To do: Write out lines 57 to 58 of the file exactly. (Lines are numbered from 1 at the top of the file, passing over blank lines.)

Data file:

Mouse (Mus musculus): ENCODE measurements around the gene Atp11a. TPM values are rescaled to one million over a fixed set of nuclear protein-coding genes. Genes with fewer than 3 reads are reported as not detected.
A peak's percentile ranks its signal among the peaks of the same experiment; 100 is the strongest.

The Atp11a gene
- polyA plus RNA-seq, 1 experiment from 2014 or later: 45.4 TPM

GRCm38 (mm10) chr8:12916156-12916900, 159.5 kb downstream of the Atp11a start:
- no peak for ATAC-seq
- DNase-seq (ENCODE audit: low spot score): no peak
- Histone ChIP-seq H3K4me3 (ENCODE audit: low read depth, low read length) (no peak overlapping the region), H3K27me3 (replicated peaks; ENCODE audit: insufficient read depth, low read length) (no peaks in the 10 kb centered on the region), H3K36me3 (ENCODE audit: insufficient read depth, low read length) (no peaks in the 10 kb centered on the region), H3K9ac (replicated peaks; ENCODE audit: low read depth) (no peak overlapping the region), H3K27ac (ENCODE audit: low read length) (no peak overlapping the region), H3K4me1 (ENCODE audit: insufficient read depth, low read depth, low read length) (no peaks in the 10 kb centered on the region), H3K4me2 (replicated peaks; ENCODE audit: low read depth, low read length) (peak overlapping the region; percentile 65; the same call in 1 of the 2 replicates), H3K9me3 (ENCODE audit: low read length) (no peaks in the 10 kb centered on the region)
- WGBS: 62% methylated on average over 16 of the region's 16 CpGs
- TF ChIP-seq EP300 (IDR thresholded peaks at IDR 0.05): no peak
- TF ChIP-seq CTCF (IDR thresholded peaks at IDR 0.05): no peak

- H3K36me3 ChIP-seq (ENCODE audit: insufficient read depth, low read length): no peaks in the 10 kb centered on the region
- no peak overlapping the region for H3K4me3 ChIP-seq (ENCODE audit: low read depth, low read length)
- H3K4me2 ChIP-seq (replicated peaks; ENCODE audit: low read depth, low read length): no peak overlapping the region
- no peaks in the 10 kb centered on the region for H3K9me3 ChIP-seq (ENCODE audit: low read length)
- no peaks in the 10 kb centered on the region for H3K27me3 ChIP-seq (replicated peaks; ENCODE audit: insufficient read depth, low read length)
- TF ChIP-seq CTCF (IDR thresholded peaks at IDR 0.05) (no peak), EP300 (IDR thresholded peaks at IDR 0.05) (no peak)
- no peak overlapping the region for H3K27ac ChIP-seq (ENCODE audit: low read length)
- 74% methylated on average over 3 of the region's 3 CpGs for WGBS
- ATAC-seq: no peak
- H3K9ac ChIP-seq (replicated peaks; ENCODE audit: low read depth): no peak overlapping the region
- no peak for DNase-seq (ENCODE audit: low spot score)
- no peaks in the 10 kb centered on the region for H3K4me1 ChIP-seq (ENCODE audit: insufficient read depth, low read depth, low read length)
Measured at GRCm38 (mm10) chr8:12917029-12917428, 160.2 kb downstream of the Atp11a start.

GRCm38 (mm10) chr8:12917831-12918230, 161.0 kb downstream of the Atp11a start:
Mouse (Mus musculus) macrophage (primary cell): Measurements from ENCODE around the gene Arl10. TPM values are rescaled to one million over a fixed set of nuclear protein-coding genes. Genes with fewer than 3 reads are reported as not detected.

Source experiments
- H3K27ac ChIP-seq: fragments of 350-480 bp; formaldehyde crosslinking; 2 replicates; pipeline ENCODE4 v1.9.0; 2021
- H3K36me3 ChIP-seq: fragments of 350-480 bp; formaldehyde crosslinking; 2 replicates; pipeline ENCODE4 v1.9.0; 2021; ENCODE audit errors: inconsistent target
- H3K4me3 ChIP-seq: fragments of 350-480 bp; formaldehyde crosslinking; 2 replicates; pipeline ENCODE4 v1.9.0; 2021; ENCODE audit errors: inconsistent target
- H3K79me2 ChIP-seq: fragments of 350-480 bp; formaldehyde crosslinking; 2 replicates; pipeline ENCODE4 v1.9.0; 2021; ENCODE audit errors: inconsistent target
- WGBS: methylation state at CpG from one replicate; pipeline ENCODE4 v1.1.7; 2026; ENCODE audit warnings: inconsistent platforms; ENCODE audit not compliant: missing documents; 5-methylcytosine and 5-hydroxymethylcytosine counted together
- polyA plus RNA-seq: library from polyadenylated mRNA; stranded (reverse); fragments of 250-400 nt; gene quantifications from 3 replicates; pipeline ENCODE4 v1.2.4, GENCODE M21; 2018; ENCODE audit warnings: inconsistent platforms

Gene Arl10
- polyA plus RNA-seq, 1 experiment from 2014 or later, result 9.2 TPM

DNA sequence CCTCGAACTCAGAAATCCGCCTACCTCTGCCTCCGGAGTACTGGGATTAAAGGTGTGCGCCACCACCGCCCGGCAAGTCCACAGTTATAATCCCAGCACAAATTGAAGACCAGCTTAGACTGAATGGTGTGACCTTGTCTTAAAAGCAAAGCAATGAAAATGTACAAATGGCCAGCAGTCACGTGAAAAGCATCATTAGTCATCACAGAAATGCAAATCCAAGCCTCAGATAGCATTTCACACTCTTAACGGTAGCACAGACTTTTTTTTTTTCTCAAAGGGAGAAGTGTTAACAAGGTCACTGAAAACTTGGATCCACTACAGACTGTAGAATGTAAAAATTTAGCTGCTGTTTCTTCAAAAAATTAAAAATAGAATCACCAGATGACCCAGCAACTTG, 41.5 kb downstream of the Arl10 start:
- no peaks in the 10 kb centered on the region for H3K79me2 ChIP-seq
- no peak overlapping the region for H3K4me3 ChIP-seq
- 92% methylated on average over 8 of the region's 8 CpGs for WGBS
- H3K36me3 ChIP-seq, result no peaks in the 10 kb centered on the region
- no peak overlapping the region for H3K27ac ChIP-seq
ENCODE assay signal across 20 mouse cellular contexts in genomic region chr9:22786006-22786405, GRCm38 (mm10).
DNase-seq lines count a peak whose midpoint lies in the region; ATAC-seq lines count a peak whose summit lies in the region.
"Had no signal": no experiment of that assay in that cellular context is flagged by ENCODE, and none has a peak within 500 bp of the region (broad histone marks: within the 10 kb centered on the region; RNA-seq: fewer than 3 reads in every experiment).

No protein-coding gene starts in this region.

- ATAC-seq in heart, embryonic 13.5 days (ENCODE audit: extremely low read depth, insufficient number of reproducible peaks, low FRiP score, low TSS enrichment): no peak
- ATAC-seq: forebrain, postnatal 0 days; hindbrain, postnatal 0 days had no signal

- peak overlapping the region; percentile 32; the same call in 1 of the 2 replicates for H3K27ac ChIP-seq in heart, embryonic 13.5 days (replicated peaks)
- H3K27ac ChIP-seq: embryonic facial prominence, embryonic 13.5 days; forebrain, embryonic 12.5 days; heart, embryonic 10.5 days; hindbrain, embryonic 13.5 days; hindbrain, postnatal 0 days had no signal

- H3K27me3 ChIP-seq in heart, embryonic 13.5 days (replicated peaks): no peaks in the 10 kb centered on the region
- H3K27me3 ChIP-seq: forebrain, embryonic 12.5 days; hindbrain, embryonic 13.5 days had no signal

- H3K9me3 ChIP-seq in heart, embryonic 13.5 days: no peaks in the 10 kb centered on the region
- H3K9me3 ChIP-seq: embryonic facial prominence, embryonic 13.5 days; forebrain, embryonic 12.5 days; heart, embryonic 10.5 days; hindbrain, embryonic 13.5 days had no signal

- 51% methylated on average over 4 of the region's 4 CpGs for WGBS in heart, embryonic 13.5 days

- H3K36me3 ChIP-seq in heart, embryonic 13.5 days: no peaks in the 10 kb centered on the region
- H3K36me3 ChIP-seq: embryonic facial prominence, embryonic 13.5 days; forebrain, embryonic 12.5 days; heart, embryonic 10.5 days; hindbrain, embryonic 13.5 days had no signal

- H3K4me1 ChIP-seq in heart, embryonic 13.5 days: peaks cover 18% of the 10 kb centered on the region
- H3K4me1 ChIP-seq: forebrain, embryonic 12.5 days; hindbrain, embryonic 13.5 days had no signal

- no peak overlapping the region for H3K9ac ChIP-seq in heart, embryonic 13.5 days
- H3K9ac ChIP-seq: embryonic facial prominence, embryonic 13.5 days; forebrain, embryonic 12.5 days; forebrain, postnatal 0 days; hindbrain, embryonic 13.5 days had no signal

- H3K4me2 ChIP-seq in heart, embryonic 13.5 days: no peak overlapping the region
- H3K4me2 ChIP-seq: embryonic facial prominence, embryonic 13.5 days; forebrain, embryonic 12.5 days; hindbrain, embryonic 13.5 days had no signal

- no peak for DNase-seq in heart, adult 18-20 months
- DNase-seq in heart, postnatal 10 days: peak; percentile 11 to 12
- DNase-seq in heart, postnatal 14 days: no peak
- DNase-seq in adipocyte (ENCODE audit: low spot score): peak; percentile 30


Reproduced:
- H3K4me1 ChIP-seq in heart, embryonic 13.5 days: peaks cover 18% of the 10 kb centered on the region
- H3K4me1 ChIP-seq: forebrain, embryonic 12.5 days; hindbrain, embryonic 13.5 days had no signal